Here's One Scenario Where BNPL Plans Make Sense

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  • "Buy now, pay later" plans let you pay off purchases in installments.
  • Falling behind on these payments could have serious consequences.
  • When you know you have a lump sum of cash coming your way, BNPL plans are less risky, but you still need to be careful.

It may apply to you this holiday season.

Now that we're deep in the throes of the holiday shopping season, you may be up to your ears in wrapping paper and checklists. After all, you only have a few more weeks to purchase gifts for the holidays, and now's the time when retailers tend to run their biggest sales of the year.

Meanwhile, there are different ways you can pay for your holiday purchases this season. You could swipe a debit card and have that money taken out of your checking account. You could swipe a credit card to rack up reward points. Or, you could use a "buy now, pay later" plan, or BNPL plan, and pay for your purchases in installments over a limited window of time.

BNPL plans have their pros and cons. One major benefit is getting extra time to pay for your purchases without having to worry about racking up interest. With a credit card, you accrue interest automatically if you don't pay off your bill in full (the only exception being if you have a 0% introductory interest rate on your credit card).

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Plus, there's no financial penalty at all to using a BNPL plan as long as you stick to your payment schedule. Some consumers are wary of these plans because they assume there are hidden fees, but those generally don't apply in any way as long as you keep up with your scheduled payments.

It's when you fall behind on BNPL plan payments that you can get into trouble. For one thing, that's when you'll have to worry about interest, penalties, and other costly fees. Plus, if you're late on your BNPL plan payments, that activity will get reported to the credit bureaus the same way they're notified of late credit card payments. That could cause credit score damage.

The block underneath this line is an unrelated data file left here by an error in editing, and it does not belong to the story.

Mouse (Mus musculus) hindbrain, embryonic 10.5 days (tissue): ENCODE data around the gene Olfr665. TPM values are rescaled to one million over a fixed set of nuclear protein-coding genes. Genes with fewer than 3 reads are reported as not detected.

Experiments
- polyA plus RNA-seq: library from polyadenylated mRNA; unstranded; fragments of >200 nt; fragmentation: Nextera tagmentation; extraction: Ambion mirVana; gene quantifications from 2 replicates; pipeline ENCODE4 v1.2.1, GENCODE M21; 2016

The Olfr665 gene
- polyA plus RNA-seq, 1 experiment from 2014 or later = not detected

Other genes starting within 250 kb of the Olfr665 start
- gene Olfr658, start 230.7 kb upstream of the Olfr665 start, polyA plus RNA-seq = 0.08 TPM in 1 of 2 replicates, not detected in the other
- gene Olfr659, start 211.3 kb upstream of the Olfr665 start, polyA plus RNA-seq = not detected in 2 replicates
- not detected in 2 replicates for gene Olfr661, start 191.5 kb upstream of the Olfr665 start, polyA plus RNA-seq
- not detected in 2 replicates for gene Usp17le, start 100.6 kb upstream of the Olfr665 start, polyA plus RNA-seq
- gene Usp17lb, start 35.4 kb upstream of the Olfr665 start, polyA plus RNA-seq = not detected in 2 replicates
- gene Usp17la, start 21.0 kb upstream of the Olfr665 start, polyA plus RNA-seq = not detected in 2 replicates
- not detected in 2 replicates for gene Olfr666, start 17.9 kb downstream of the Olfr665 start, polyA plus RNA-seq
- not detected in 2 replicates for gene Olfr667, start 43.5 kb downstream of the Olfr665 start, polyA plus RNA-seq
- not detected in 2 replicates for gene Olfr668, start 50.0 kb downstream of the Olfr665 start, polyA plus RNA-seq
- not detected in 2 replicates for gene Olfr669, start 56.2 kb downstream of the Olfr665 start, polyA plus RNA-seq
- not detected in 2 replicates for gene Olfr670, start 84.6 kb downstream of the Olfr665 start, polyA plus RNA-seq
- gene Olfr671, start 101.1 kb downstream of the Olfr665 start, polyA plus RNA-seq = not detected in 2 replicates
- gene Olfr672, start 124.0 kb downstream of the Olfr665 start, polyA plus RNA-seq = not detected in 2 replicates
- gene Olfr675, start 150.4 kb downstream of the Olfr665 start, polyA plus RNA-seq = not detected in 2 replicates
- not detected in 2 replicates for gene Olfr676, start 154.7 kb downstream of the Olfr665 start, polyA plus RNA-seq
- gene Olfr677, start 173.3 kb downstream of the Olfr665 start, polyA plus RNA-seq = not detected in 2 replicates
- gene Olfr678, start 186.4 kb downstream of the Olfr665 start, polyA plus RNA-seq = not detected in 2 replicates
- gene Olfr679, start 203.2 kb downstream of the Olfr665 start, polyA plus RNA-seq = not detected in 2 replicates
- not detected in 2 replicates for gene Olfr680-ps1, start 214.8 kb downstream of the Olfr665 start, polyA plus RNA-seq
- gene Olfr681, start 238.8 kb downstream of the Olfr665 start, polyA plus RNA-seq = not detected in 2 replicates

It's for this reason that consumers are often cautioned to stay away from BNPL plans. But there's one situation where they do make sense and aren't such a big risk.

When you're on the cusp of a giant payday

It's common for companies to give out year-end bonuses to top performers. And if you're one of them, you may have a nice pile of cash coming your way at the end of December.

The only problem is, you can't wait to start your holiday shopping until late December. And waiting for your bonus to come in could mean being late with your gifts. So in that situation, you might turn to a BNPL plan to cover your purchases -- and that's not necessarily a poor choice.

Many consumers get in over their heads on BNPL plan payments and fall behind. But if you know for sure that there's a sum of money coming your way, and you spend within that limit, then you're not taking on so much risk.

Let's assume you're getting a $2,000 bonus check on Dec. 31. Even with taxes, you're apt to end up with at least half that sum. If you make a $1,000 purchase and finance it with a BNPL plan, you're not at such a big risk of falling behind because you know that sum is coming your way very soon. But if you were to finance that sort of purchase without the promise of a bonus, well, that's riskier.

Proceed with caution

If you're positive you have money coming your way, a BNPL plan becomes less risky. But even so, it's important to read through the terms of your agreement carefully to understand what it entails. That way, you'll be less likely to miss a payment and face unwanted consequences as a result.

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